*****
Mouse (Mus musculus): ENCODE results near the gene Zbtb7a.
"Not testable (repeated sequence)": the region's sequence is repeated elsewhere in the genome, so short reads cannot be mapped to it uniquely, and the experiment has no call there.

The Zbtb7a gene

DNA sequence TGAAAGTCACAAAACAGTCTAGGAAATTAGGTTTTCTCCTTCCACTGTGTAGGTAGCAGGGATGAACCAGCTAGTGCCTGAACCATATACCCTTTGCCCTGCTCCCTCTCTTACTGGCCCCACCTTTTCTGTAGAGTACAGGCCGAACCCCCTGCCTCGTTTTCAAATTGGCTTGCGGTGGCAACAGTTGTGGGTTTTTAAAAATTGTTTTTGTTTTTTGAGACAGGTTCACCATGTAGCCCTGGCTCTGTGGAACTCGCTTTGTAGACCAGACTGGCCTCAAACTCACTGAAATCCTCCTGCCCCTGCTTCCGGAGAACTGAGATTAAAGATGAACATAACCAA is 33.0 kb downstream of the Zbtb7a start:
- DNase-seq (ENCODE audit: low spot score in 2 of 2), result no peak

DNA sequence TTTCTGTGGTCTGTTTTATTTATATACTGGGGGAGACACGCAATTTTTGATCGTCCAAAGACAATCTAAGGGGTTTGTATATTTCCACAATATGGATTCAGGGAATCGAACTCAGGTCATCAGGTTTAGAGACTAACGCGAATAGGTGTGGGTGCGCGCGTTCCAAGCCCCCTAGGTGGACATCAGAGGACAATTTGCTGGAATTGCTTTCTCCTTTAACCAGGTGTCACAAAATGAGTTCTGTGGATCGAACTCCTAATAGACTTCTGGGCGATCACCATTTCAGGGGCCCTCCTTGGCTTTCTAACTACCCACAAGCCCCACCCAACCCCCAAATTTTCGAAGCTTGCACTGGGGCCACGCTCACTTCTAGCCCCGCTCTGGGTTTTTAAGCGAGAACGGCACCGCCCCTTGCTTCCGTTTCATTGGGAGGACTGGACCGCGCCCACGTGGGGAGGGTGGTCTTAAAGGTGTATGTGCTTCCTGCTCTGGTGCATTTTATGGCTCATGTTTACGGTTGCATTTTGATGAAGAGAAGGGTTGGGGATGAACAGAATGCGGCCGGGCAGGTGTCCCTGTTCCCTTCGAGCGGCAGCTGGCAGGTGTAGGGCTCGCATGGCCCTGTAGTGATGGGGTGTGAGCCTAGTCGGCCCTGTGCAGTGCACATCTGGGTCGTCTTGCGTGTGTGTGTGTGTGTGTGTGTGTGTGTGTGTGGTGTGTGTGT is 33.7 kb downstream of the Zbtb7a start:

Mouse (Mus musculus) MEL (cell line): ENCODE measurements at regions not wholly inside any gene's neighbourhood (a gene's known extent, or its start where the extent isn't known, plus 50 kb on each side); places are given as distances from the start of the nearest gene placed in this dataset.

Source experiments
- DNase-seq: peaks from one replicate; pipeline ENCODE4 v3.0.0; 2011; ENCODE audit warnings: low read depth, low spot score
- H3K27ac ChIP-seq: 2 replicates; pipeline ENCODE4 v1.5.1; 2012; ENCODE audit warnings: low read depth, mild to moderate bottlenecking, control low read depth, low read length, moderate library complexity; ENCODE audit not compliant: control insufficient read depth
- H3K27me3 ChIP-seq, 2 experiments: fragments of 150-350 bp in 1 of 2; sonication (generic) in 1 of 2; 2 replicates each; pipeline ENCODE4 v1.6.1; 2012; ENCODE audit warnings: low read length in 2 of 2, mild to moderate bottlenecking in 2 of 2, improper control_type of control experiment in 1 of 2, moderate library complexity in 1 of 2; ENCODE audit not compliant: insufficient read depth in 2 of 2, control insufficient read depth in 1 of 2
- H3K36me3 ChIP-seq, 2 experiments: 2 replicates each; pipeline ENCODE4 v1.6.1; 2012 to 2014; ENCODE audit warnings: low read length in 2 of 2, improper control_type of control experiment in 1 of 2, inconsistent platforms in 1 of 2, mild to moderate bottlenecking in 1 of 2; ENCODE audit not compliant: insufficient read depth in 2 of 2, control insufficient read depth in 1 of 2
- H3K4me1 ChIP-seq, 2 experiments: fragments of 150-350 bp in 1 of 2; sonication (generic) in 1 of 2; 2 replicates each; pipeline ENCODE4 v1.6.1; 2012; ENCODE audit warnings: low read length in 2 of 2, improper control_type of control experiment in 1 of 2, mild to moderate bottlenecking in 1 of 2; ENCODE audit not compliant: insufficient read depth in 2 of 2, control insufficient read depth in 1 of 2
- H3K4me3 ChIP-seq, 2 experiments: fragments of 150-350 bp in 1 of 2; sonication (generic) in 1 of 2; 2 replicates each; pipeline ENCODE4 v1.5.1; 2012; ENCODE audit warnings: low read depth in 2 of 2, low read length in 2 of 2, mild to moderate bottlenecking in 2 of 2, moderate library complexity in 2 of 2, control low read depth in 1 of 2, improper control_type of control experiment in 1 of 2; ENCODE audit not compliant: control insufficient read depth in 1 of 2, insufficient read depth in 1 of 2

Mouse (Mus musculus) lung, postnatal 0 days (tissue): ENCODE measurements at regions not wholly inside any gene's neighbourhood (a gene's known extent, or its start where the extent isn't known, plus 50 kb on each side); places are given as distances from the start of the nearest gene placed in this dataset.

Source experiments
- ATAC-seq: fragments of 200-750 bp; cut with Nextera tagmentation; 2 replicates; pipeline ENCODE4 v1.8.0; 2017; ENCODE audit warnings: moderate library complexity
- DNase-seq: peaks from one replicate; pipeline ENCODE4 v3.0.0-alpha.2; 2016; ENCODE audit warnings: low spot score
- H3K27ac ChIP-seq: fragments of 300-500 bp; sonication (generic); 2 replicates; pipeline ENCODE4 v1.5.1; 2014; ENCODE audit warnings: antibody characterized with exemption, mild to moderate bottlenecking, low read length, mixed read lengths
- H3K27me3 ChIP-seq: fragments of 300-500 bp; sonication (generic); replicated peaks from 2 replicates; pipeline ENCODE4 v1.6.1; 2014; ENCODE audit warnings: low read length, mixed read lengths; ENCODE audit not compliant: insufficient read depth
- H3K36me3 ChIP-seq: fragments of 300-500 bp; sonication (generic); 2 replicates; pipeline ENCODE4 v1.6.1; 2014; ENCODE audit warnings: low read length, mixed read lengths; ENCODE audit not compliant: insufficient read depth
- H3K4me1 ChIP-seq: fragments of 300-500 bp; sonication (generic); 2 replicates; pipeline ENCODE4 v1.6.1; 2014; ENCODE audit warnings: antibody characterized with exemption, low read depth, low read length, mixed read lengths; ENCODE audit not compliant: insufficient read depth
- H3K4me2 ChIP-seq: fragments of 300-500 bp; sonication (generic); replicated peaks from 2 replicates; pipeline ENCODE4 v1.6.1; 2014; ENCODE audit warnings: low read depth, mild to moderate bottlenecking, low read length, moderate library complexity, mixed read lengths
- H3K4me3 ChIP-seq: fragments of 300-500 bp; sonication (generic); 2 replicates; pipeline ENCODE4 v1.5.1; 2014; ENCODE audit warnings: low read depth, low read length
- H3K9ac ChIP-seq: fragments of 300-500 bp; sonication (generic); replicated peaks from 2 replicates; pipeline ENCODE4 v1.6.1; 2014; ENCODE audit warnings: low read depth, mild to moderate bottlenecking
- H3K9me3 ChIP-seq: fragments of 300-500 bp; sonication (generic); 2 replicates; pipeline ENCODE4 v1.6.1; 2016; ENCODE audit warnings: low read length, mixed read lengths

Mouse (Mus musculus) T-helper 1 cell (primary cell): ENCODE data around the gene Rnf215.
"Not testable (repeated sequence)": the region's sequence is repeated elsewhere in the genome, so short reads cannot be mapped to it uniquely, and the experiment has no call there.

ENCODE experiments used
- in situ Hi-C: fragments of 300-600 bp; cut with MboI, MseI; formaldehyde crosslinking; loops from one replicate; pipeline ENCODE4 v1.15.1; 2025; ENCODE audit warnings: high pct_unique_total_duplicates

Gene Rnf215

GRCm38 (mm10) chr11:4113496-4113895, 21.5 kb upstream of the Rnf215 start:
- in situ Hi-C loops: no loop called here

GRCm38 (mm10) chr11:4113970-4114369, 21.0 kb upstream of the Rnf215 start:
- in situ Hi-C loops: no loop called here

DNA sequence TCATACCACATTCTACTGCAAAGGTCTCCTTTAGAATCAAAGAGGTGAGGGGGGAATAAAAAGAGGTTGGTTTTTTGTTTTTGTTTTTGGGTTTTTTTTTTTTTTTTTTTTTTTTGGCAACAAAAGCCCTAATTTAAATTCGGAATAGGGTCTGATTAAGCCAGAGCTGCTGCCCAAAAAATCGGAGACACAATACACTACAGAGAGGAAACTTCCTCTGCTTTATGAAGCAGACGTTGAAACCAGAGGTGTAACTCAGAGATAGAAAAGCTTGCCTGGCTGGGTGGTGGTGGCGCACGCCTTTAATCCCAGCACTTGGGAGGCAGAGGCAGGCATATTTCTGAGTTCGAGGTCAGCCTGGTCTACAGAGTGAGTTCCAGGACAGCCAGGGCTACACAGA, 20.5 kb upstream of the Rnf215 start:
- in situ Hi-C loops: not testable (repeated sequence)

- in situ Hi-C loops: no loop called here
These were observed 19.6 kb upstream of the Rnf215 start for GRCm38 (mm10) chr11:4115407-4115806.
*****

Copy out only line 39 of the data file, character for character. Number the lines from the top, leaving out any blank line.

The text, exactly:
These were observed 19.6 kb upstream of the Rnf215 start for GRCm38 (mm10) chr11:4115407-4115806.